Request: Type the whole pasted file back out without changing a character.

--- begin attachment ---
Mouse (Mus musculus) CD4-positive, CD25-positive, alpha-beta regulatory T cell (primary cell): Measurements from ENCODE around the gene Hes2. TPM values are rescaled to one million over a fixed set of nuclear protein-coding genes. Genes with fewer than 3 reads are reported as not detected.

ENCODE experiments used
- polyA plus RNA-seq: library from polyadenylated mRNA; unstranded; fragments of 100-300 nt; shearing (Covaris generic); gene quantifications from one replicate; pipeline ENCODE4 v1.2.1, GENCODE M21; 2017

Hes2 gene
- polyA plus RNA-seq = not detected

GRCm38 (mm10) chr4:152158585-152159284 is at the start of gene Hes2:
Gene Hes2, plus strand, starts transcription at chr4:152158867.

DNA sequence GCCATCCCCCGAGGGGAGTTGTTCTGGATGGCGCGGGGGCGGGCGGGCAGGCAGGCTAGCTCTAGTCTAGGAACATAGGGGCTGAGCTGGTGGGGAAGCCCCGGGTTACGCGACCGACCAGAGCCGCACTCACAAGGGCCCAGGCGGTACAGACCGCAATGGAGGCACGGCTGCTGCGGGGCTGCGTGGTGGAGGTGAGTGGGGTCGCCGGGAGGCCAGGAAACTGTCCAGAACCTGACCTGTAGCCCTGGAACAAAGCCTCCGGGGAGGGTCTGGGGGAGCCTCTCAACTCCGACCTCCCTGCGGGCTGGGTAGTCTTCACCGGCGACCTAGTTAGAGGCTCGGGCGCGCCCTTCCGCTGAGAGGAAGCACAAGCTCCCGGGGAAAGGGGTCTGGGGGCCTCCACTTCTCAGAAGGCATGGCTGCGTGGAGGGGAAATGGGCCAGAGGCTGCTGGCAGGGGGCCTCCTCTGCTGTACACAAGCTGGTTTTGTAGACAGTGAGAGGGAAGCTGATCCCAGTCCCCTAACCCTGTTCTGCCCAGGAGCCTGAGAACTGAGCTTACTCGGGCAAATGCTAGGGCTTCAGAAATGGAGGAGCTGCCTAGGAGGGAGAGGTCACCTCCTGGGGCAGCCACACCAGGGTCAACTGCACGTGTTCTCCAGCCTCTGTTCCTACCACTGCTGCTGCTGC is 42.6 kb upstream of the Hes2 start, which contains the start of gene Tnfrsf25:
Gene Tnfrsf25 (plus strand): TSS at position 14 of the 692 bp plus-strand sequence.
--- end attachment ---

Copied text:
Mouse (Mus musculus) CD4-positive, CD25-positive, alpha-beta regulatory T cell (primary cell): Measurements from ENCODE around the gene Hes2. TPM values are rescaled to one million over a fixed set of nuclear protein-coding genes. Genes with fewer than 3 reads are reported as not detected.

ENCODE experiments used
- polyA plus RNA-seq: library from polyadenylated mRNA; unstranded; fragments of 100-300 nt; shearing (Covaris generic); gene quantifications from one replicate; pipeline ENCODE4 v1.2.1, GENCODE M21; 2017

Hes2 gene
- polyA plus RNA-seq = not detected

GRCm38 (mm10) chr4:152158585-152159284 is at the start of gene Hes2:
Gene Hes2, plus strand, starts transcription at chr4:152158867.

DNA sequence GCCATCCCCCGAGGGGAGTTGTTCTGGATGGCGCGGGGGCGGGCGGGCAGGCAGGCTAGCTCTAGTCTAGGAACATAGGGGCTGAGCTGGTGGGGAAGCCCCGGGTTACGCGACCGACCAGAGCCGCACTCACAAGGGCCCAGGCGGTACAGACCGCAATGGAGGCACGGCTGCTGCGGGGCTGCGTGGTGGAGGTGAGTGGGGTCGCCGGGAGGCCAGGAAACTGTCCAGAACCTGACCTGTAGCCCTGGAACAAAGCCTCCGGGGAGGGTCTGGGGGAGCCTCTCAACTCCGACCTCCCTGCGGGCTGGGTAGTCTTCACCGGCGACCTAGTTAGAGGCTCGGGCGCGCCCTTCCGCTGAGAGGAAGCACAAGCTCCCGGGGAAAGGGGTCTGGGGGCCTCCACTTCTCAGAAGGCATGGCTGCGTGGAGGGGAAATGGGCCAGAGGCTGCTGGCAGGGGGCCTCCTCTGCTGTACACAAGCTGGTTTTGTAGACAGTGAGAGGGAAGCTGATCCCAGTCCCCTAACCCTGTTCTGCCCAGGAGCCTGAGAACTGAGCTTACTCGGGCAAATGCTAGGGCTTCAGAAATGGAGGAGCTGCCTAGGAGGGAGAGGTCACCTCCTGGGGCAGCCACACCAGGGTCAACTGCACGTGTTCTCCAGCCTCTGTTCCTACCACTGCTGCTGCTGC is 42.6 kb upstream of the Hes2 start, which contains the start of gene Tnfrsf25:
Gene Tnfrsf25 (plus strand): TSS at position 14 of the 692 bp plus-strand sequence.